As the 2016 volume of the Journal of the Canadian Historical Association goes to press, we see that the newly elected federal government (Liberal) has launched a nation inquiry into missing and murdered Indigenous girls and women; Prime Minister Justin Trudeau has appointed the chair of the Truth and Reconciliation Commission, Justice Murray Sinclair (Anishinaabe), as a senator; and the Supreme Court of Canada is deciding on whether to uphold lower court rulings that Métis and non-status First Nations people be recognized as “Indians” under section 91 (24) of the Canadian constitution.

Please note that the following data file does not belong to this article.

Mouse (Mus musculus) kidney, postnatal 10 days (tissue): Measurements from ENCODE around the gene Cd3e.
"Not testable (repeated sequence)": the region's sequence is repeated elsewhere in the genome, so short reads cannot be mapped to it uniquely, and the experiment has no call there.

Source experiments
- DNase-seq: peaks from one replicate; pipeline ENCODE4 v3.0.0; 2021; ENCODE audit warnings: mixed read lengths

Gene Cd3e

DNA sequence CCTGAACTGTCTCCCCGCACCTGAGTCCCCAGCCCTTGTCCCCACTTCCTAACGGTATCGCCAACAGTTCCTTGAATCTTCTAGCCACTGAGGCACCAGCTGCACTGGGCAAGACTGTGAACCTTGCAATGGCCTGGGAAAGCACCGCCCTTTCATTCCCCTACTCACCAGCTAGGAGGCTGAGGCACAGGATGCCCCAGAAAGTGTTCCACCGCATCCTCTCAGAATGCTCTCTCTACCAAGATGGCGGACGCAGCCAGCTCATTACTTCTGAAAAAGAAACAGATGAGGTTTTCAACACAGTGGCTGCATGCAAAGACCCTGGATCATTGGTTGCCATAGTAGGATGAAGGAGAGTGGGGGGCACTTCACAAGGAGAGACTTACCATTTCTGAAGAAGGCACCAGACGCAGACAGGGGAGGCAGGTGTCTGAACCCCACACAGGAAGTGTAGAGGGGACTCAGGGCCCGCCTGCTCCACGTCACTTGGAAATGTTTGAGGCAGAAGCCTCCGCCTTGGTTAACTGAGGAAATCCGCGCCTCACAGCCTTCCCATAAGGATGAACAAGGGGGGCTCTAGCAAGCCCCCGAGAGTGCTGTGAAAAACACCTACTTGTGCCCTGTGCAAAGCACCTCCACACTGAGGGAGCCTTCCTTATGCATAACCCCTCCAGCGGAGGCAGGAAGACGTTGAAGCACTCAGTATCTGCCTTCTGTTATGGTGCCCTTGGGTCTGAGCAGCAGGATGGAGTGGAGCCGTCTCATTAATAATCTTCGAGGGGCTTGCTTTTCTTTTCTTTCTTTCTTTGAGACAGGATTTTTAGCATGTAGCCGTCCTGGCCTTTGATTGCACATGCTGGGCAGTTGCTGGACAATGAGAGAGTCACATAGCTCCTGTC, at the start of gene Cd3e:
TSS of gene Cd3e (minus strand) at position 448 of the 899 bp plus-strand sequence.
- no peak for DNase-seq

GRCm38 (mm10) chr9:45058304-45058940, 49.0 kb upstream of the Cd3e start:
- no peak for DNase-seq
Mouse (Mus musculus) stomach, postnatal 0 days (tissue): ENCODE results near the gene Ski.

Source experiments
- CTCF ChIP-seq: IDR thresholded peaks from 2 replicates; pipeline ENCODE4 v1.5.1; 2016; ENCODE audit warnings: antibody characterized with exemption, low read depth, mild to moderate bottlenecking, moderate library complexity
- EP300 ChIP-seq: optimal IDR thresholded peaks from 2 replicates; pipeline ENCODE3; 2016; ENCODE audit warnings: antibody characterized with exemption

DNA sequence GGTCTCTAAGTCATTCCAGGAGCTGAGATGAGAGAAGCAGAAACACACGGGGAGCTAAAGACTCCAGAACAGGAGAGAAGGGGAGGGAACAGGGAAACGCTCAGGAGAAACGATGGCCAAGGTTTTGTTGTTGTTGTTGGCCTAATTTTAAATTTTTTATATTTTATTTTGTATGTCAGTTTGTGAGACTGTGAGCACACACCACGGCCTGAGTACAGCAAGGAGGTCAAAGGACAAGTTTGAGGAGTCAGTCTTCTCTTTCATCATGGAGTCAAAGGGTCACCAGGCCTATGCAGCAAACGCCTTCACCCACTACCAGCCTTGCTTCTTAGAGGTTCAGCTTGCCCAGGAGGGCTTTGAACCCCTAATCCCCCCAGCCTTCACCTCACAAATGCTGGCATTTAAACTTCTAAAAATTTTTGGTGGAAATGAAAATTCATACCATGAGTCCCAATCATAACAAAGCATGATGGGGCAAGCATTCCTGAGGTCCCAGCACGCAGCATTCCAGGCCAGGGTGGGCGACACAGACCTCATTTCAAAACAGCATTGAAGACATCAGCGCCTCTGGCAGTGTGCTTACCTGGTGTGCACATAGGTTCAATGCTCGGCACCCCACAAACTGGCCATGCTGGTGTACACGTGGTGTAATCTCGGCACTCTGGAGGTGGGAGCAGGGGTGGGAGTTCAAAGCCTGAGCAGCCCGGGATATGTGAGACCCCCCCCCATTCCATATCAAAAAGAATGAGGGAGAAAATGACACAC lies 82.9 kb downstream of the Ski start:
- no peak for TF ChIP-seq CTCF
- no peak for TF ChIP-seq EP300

Is Canada finally recognizing the dark stain on its history and recognizing its accountability? The three articles assembled here ask this question as they reflect on the winner of the Canadian Historical Association’s 2014 John A. MacDonald Prize for the Best Book in Canadian history: James Daschuk, Clearing the Plains: Disease, Politics of Starvation, and the Loss of Aboriginal Life (University of Regina Press, 2013). Clearing the Plains chronicles the heart-breaking tale of human devastation wrought by government policy, disease, and environmental change suffered by Plains Indigenous peoples from the early 18th century to the end of the 19th century. Using the language of ethnic cleansing, Daschuk paves the way for putting genocide at the centre of our national historical narrative. Mary Ellen Kelm explains the significance of Daschuk’s work to the rich historiography of Indigenous-settler relationships. Susan Neylan looks at how the book can change the teaching of Canadian history in university classrooms. Ian Mosby examines the book’s public profile and how Daschuk has been able to reach so many Canadians. It with rich irony that Daschuk’s book, which illuminates the crimes perpetrated in part by Canada’s first prime minister, is awarded a prize in MacDonald’s name. I hope that Canada is turning a corner to come full circle, and if so, we can thank Daschuk for helping Canada along this journey.